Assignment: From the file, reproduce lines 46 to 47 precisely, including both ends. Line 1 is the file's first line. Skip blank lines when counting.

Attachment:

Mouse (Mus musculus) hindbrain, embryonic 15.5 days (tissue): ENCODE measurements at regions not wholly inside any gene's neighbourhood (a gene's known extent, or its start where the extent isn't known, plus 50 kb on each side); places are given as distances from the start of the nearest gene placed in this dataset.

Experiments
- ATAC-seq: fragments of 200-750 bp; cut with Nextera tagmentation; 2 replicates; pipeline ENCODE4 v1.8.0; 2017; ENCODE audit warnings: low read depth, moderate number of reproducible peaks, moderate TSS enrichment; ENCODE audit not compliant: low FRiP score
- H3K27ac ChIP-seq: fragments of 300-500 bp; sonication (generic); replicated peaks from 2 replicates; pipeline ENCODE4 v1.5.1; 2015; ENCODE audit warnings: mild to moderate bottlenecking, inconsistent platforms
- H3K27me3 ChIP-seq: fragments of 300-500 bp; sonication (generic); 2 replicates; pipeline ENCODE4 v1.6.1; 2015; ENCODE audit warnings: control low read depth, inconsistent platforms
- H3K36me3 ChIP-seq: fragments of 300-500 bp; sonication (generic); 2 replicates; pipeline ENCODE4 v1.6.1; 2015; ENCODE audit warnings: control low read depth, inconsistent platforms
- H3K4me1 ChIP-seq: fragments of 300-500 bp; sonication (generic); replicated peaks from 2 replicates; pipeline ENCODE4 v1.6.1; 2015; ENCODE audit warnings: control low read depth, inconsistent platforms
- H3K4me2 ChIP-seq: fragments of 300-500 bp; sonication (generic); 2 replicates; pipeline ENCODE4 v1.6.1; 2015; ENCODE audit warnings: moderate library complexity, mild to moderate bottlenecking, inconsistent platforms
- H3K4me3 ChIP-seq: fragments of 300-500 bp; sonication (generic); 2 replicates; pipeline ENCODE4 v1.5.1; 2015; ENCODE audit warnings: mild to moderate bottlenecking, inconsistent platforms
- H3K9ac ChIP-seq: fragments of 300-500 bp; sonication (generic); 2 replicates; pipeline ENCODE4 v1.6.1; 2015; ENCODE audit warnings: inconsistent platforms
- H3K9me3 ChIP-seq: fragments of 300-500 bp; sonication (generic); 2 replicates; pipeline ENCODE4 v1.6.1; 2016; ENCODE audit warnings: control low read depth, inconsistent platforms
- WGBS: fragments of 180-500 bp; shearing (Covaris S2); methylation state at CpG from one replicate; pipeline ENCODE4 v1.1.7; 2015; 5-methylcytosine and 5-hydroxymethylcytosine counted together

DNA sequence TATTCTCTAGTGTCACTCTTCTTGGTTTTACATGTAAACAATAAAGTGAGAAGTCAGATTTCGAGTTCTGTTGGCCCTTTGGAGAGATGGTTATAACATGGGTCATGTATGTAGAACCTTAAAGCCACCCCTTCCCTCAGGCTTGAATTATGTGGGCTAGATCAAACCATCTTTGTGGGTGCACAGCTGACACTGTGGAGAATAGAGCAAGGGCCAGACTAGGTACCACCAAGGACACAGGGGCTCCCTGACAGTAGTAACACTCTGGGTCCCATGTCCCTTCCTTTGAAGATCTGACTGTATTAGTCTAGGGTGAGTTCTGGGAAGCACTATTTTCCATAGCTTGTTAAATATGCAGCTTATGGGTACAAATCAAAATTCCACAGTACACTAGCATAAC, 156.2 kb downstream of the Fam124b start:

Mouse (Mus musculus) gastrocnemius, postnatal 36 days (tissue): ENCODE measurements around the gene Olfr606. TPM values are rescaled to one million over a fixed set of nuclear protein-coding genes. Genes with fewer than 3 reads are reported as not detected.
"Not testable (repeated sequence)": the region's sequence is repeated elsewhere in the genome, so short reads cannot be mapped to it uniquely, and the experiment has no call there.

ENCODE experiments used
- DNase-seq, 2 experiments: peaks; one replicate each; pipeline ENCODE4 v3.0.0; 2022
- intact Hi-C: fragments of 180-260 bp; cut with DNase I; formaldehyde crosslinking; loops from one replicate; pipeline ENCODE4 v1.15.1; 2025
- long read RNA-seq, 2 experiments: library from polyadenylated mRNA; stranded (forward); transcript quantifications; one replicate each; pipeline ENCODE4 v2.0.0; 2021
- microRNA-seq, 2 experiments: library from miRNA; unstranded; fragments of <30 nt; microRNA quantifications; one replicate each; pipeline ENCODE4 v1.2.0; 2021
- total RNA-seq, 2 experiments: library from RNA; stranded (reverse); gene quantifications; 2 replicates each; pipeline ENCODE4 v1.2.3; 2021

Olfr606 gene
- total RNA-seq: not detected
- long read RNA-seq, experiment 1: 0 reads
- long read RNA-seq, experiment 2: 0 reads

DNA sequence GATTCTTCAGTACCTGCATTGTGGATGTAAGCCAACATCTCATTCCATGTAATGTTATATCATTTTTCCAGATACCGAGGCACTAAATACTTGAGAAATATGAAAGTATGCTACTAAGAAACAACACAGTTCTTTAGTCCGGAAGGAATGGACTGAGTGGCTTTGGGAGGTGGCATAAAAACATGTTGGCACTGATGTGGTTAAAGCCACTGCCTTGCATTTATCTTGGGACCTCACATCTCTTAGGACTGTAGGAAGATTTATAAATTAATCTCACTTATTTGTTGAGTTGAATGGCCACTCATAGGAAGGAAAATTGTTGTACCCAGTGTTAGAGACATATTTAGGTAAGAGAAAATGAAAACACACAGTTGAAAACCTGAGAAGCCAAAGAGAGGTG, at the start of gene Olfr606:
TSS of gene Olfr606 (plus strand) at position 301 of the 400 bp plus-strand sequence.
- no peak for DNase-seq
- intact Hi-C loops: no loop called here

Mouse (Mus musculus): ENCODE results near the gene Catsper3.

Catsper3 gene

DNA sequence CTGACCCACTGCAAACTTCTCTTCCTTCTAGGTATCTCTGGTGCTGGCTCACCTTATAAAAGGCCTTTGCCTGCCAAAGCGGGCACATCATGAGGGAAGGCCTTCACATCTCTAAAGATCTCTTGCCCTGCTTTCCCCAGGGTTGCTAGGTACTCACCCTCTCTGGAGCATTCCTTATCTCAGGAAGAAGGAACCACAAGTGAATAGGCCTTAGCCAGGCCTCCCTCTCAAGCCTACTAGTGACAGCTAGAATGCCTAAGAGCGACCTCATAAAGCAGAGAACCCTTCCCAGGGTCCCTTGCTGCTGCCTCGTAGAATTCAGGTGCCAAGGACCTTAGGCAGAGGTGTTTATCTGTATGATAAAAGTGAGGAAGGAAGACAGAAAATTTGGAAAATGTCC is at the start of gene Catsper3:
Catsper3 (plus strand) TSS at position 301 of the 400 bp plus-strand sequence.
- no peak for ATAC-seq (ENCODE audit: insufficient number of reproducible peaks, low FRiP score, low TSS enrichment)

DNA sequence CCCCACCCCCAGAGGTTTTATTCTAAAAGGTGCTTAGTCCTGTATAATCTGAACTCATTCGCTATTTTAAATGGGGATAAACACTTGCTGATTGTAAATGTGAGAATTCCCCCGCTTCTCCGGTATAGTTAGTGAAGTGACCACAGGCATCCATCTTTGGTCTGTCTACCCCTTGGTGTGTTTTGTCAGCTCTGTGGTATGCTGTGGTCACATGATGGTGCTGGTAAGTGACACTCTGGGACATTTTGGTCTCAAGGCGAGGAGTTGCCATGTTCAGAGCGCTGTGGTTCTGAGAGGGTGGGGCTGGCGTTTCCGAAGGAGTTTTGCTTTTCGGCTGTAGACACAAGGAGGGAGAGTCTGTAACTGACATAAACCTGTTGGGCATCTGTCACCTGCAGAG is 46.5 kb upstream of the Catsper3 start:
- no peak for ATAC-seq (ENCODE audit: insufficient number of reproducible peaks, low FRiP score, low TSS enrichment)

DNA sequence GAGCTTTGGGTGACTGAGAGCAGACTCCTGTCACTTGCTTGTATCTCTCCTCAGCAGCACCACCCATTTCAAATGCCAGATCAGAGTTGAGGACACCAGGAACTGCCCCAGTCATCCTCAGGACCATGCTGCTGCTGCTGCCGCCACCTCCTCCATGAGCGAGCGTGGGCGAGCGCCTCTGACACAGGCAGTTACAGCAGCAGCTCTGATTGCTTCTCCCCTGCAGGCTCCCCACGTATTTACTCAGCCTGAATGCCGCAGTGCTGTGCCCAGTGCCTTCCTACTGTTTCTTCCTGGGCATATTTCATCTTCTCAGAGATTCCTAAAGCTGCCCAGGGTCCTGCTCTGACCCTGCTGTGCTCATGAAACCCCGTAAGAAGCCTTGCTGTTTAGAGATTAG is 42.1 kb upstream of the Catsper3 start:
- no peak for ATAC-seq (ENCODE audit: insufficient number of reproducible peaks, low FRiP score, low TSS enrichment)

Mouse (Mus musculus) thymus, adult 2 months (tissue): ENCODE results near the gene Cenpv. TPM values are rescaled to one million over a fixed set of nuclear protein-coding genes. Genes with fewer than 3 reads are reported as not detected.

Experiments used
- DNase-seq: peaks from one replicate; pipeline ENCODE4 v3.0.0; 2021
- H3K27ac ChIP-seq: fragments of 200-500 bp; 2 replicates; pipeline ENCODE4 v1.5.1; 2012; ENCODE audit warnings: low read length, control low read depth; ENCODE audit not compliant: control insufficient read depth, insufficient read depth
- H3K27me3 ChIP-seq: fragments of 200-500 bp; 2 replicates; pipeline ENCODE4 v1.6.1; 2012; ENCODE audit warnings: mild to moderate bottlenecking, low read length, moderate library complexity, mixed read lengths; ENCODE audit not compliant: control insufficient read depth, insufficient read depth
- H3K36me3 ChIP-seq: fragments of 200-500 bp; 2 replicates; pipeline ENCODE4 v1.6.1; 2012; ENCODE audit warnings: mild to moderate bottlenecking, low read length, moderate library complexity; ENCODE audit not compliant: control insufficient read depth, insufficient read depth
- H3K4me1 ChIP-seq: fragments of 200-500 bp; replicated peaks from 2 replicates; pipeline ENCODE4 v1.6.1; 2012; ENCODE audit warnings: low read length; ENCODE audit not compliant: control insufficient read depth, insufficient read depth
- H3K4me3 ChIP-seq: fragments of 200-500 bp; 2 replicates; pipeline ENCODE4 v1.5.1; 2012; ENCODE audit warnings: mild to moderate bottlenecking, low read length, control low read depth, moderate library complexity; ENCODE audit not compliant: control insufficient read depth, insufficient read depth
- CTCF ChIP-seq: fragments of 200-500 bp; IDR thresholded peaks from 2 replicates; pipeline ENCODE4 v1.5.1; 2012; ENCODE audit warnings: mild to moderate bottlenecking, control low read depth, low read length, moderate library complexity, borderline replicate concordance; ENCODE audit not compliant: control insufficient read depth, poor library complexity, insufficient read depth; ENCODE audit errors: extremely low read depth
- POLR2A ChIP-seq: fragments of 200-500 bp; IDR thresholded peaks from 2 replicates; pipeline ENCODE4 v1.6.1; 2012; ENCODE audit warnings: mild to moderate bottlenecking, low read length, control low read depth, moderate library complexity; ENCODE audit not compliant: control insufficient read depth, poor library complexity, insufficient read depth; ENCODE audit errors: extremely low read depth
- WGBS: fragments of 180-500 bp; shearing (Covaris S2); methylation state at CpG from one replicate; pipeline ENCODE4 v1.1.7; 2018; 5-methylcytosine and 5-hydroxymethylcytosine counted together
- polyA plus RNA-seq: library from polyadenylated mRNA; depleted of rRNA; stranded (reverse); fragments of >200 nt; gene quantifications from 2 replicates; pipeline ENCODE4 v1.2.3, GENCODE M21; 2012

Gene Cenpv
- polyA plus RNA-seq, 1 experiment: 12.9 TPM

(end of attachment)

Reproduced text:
- H3K4me3 ChIP-seq: fragments of 200-500 bp; 2 replicates; pipeline ENCODE4 v1.5.1; 2012; ENCODE audit warnings: mild to moderate bottlenecking, low read length, control low read depth, moderate library complexity; ENCODE audit not compliant: control insufficient read depth, insufficient read depth
- CTCF ChIP-seq: fragments of 200-500 bp; IDR thresholded peaks from 2 replicates; pipeline ENCODE4 v1.5.1; 2012; ENCODE audit warnings: mild to moderate bottlenecking, control low read depth, low read length, moderate library complexity, borderline replicate concordance; ENCODE audit not compliant: control insufficient read depth, poor library complexity, insufficient read depth; ENCODE audit errors: extremely low read depth